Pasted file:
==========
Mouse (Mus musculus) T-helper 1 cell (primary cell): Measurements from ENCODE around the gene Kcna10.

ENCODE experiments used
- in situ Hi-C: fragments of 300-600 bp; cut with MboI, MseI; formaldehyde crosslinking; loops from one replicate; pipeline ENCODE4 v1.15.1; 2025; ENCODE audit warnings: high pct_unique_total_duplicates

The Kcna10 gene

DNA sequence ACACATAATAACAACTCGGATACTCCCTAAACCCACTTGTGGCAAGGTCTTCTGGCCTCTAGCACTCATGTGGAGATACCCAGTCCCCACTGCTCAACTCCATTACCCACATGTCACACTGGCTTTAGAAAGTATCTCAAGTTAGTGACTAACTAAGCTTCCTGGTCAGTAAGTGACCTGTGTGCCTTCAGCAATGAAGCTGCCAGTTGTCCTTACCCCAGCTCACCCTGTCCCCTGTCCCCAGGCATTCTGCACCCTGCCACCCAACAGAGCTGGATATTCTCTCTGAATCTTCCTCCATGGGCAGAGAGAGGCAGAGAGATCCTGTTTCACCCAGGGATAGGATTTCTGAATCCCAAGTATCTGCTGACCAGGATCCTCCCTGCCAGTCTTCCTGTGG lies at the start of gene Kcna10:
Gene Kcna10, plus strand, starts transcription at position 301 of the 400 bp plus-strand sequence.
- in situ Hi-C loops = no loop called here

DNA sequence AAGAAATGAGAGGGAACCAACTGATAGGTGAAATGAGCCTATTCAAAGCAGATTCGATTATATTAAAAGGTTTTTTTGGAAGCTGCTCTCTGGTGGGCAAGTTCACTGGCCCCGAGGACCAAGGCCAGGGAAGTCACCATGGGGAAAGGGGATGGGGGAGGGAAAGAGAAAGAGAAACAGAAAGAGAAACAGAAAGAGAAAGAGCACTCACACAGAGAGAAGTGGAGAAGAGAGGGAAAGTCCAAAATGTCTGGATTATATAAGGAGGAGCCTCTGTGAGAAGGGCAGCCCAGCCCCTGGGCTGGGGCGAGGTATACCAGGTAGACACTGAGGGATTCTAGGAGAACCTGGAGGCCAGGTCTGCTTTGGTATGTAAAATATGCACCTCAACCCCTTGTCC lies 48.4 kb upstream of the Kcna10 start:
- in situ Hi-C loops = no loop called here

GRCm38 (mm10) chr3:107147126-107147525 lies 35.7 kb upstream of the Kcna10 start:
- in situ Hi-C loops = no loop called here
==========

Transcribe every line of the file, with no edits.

Mouse (Mus musculus) T-helper 1 cell (primary cell): Measurements from ENCODE around the gene Kcna10.

ENCODE experiments used
- in situ Hi-C: fragments of 300-600 bp; cut with MboI, MseI; formaldehyde crosslinking; loops from one replicate; pipeline ENCODE4 v1.15.1; 2025; ENCODE audit warnings: high pct_unique_total_duplicates

The Kcna10 gene

DNA sequence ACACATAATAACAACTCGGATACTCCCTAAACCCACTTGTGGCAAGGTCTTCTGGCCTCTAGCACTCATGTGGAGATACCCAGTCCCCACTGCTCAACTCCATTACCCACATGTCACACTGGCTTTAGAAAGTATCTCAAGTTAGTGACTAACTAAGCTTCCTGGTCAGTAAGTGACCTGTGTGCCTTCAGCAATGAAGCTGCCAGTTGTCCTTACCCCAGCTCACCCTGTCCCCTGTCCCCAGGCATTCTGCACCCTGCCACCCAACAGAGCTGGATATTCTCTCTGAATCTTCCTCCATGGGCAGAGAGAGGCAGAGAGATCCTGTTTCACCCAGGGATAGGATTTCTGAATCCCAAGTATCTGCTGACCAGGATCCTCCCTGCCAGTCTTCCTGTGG lies at the start of gene Kcna10:
Gene Kcna10, plus strand, starts transcription at position 301 of the 400 bp plus-strand sequence.
- in situ Hi-C loops = no loop called here

DNA sequence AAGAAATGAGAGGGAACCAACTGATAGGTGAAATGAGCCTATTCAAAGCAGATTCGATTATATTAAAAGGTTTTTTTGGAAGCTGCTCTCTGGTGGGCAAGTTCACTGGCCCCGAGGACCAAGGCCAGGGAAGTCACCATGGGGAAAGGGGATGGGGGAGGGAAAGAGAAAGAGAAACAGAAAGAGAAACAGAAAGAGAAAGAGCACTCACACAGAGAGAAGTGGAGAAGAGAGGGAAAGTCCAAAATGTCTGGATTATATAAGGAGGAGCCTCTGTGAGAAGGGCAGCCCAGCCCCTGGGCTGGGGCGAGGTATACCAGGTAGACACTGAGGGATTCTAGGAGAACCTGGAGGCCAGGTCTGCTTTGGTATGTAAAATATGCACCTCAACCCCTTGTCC lies 48.4 kb upstream of the Kcna10 start:
- in situ Hi-C loops = no loop called here

GRCm38 (mm10) chr3:107147126-107147525 lies 35.7 kb upstream of the Kcna10 start:
- in situ Hi-C loops = no loop called here